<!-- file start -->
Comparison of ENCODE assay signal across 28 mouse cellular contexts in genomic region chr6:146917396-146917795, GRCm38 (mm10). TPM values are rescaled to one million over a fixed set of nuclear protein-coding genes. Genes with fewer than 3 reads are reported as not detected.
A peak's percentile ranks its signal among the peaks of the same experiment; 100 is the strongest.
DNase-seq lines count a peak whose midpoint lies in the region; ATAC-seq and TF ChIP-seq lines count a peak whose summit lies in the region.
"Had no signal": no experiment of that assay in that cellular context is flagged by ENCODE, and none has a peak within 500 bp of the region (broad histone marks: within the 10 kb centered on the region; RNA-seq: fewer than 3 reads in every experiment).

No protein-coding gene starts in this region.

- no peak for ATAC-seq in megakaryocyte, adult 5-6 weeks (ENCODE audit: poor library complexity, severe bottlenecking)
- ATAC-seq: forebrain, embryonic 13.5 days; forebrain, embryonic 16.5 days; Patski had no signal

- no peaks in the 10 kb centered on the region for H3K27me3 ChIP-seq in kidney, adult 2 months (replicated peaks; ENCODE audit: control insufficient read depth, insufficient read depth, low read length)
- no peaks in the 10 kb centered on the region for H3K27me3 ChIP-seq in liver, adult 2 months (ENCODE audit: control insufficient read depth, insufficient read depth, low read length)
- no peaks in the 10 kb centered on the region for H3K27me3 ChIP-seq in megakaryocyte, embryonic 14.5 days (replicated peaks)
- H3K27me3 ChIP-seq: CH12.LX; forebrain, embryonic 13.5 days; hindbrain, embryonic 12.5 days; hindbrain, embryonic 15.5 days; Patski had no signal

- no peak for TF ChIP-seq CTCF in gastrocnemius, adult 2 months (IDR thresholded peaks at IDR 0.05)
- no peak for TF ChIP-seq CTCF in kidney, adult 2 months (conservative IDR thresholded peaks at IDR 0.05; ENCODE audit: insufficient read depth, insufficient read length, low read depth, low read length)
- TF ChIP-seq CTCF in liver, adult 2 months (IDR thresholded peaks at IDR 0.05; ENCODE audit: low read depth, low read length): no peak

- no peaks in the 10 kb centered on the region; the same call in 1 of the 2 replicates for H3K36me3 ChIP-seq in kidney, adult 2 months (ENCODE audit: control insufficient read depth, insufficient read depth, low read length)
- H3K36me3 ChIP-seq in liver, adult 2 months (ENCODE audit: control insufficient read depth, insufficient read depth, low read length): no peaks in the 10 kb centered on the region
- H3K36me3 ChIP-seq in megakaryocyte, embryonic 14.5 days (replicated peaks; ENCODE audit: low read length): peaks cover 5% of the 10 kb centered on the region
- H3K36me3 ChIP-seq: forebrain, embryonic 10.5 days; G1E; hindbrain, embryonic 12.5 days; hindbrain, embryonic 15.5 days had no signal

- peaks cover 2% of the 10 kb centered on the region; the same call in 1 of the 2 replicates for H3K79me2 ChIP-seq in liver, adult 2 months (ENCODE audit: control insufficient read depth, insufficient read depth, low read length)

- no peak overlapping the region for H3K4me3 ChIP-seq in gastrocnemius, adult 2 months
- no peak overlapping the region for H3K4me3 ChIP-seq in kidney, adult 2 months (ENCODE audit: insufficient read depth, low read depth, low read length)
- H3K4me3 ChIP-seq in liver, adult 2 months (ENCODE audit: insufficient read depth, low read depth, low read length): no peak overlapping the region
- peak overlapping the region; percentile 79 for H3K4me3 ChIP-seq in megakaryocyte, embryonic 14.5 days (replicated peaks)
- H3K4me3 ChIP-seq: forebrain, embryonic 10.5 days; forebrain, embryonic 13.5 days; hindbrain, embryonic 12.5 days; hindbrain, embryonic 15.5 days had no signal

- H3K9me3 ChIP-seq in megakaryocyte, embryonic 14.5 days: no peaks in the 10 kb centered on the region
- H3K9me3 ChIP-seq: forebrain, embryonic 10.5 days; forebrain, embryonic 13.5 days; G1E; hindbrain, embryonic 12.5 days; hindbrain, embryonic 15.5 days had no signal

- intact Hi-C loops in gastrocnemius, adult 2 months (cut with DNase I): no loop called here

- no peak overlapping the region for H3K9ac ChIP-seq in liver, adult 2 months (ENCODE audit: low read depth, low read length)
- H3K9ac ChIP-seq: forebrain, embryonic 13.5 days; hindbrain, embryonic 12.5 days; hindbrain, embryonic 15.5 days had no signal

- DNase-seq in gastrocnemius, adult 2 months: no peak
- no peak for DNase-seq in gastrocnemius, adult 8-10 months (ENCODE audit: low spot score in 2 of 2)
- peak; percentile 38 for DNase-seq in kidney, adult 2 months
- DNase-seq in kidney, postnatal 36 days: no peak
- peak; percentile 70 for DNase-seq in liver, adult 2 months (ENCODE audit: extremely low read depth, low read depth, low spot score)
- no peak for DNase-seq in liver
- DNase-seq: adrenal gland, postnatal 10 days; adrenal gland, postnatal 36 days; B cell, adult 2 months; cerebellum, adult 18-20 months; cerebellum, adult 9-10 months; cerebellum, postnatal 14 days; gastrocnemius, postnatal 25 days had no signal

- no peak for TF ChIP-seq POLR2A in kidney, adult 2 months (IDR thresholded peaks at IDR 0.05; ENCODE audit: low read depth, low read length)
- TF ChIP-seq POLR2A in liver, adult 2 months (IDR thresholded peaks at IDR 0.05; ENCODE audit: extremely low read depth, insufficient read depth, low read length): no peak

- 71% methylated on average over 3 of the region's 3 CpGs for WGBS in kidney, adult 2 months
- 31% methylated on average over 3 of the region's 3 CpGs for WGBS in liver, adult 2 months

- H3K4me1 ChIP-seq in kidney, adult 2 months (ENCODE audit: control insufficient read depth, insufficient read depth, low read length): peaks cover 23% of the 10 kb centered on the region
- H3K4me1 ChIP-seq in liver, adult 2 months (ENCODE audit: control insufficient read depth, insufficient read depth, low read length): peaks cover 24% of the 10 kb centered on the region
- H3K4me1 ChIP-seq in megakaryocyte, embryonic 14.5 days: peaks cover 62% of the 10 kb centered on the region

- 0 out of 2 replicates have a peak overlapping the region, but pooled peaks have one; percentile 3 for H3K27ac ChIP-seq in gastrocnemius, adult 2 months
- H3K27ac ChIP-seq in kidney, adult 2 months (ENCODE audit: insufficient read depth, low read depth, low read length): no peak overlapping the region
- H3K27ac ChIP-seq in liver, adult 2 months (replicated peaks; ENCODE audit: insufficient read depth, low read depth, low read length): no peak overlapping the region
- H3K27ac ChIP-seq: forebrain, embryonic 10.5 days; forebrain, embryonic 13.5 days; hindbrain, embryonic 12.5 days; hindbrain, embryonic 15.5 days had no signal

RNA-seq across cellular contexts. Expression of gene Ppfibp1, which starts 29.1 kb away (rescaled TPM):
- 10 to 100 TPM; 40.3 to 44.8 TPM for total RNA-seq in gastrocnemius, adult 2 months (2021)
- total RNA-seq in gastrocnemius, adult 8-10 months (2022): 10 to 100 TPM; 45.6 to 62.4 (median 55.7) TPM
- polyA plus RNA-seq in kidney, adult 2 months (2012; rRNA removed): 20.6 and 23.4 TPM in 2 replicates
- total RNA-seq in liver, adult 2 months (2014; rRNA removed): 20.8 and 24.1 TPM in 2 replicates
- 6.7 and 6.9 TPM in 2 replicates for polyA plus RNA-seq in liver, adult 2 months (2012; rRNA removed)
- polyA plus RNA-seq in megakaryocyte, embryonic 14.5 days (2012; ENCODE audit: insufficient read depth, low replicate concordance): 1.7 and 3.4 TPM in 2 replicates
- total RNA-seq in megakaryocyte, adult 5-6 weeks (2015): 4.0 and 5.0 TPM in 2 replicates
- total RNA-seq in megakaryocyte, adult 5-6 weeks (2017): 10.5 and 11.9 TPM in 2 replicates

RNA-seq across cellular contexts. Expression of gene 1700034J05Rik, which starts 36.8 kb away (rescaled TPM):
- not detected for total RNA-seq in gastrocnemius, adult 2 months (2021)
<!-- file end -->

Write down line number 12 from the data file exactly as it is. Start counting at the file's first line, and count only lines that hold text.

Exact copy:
- no peak for TF ChIP-seq CTCF in gastrocnemius, adult 2 months (IDR thresholded peaks at IDR 0.05)